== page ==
While many European leaders have pushed back against US President Donald J. Trump’s criticism of multilateral organizations such as the United Nations (UN), World Trade Organization (WTO), and even the European Union itself, Dutch Prime Minister Mark Rutte wants his colleagues to look at Trump’s rhetoric as an opportunity. “We have to make use of Trump’s criticism of these organizations to start to improve them. It is a much more constructive [approach],” he advised.
Speaking at the Atlantic Council on July 18, the Dutch prime minister said that the United States “is right to question whether the [multilateral] system still serves its own interests. And it’s not alone. In Europe, too, we have long been pressing for improvements to multilateral partnerships.”
The WTO has drawn the most attention from the Trump administration, which has blocked the appointment of new judges to the organization’s appellate body in protest over the way disputes are handled—a process it sees as biased against Washington. US officials are also frustrated over WTO rules that allow countries to self-identify as “developing countries” for special privileges, allowing economic heavyweights such as India and China to be classified developing countries. In August 2018, Trump suggested such concerns might lead the United States to pull out of the organization.
Rutte agrees that “there are many things which are not working” in the WTO. When the organization was created, the Dutch prime minister explained, “there were clear boundaries between the first world and the third world,” and “rules [were] aimed at more equal distribution of wealth between the rich and the poor.” But now that many of these countries—such as China—have caught up economically with the United States and Europe, “the underlying system has not adequately evolved with it,” Rutte admitted.
The Trump administration has also levied complaints over the functioning of the UN, which led to a June 2018 decision to withdraw from the United Nations Human Rights Council due to the alleged “chronic bias against Israel” in the body. In his remarks to the United Nations Security Council in September 2017, Trump said that the United States would “encourage all member states to look at ways to take bold stands at the United Nations with an eye toward changing business as usual.” While Europe disagrees with the withdrawal of the United States from the Human Rights Council, it does share Trump’s desire to shake things up, Rutte explained. “It’s no accident that a big focus of the Netherlands’ recent presidency of the UN Security Council was on reforms within the UN system,” he noted.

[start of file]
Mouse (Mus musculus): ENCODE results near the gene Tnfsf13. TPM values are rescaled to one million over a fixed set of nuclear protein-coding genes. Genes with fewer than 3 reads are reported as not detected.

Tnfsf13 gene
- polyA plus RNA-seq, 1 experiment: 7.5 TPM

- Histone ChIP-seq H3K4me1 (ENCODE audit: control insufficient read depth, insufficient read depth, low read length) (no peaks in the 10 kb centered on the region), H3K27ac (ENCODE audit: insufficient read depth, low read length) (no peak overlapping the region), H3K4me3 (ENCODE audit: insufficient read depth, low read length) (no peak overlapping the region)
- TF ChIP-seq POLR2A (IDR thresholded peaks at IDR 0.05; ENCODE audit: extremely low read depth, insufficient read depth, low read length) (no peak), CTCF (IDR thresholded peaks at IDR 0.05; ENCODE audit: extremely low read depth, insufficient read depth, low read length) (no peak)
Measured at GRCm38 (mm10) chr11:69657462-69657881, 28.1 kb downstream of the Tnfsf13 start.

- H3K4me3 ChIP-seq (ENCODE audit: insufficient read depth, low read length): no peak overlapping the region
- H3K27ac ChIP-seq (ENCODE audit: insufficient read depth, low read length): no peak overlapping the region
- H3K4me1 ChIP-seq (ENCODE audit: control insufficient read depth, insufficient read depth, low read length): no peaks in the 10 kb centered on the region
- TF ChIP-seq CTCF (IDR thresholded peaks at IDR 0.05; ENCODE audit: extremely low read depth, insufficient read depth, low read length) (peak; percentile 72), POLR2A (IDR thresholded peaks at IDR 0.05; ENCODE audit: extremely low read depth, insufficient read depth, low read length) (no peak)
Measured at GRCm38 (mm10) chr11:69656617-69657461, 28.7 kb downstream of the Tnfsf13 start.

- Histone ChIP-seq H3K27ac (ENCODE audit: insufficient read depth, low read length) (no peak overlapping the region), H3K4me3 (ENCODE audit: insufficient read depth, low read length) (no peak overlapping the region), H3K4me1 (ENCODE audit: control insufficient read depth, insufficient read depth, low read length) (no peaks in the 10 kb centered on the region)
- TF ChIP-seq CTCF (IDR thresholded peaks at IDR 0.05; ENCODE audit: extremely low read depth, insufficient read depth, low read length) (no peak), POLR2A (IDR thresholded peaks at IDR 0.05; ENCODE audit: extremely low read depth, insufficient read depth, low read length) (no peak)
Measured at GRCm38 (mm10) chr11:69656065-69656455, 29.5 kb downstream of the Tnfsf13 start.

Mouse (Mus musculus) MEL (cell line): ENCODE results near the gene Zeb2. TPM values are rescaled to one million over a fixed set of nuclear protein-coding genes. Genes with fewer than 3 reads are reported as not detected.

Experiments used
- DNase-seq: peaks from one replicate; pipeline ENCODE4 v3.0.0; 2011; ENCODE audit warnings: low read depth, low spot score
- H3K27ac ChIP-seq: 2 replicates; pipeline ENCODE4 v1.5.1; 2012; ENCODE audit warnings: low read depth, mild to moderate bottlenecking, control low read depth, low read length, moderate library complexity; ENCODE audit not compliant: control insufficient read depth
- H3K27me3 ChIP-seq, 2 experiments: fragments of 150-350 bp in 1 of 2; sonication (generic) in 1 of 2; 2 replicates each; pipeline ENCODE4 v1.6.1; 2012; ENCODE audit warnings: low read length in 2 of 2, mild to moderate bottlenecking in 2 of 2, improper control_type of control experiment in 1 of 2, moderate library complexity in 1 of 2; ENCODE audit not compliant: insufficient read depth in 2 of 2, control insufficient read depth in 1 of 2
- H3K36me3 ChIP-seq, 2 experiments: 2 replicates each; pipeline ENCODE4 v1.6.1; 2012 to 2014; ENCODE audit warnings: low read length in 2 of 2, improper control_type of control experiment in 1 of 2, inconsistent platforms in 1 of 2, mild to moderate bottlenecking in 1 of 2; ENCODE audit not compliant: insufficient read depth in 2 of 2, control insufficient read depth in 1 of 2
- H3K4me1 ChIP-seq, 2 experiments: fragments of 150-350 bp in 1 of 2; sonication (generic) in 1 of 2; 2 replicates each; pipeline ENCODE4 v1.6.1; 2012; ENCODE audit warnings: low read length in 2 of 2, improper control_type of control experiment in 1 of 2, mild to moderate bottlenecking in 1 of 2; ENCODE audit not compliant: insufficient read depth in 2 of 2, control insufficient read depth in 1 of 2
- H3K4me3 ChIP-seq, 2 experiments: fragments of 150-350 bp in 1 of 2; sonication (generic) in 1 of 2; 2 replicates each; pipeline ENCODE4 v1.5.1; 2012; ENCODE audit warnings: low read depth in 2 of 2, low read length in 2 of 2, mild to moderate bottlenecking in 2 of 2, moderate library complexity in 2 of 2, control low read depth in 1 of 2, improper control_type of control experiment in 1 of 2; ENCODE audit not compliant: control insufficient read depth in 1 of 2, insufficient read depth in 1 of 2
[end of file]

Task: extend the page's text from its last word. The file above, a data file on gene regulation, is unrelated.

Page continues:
Read more: Rutte’s full remarks
Rather than worrying about the criticisms coming from the White House, Rutte implored European leaders to “use the momentum created by this critical approach of the current US administration. Let’s press forward. Let’s work together to bring real change in the organizations that really matter.” Rutte suggested that if Europe meaningfully engages with the United States on reform, it can provide a check on the Trump administration’s impulses to withdraw by showing that the proper course is not “renouncing or dissolving the multilateral system altogether because it doesn’t work properly, but by improving it and making it fit for purpose once again.”
Europe is the Right Partner